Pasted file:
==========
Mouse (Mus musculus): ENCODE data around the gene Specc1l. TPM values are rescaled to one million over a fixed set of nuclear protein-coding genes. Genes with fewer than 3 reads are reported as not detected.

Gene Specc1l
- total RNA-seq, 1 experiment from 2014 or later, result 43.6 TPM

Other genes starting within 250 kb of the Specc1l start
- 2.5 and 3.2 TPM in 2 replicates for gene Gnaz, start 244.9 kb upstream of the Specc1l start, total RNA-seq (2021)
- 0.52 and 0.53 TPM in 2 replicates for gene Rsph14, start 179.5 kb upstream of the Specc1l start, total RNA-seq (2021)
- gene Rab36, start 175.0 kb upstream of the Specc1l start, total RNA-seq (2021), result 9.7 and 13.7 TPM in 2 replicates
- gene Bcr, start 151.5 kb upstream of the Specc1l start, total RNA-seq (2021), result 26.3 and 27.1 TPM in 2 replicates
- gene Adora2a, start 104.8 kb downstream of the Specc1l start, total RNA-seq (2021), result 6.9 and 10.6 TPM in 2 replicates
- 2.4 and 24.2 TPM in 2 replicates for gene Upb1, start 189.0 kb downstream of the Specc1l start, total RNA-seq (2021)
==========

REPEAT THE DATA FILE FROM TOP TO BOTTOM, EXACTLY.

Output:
Mouse (Mus musculus): ENCODE data around the gene Specc1l. TPM values are rescaled to one million over a fixed set of nuclear protein-coding genes. Genes with fewer than 3 reads are reported as not detected.

Gene Specc1l
- total RNA-seq, 1 experiment from 2014 or later, result 43.6 TPM

Other genes starting within 250 kb of the Specc1l start
- 2.5 and 3.2 TPM in 2 replicates for gene Gnaz, start 244.9 kb upstream of the Specc1l start, total RNA-seq (2021)
- 0.52 and 0.53 TPM in 2 replicates for gene Rsph14, start 179.5 kb upstream of the Specc1l start, total RNA-seq (2021)
- gene Rab36, start 175.0 kb upstream of the Specc1l start, total RNA-seq (2021), result 9.7 and 13.7 TPM in 2 replicates
- gene Bcr, start 151.5 kb upstream of the Specc1l start, total RNA-seq (2021), result 26.3 and 27.1 TPM in 2 replicates
- gene Adora2a, start 104.8 kb downstream of the Specc1l start, total RNA-seq (2021), result 6.9 and 10.6 TPM in 2 replicates
- 2.4 and 24.2 TPM in 2 replicates for gene Upb1, start 189.0 kb downstream of the Specc1l start, total RNA-seq (2021)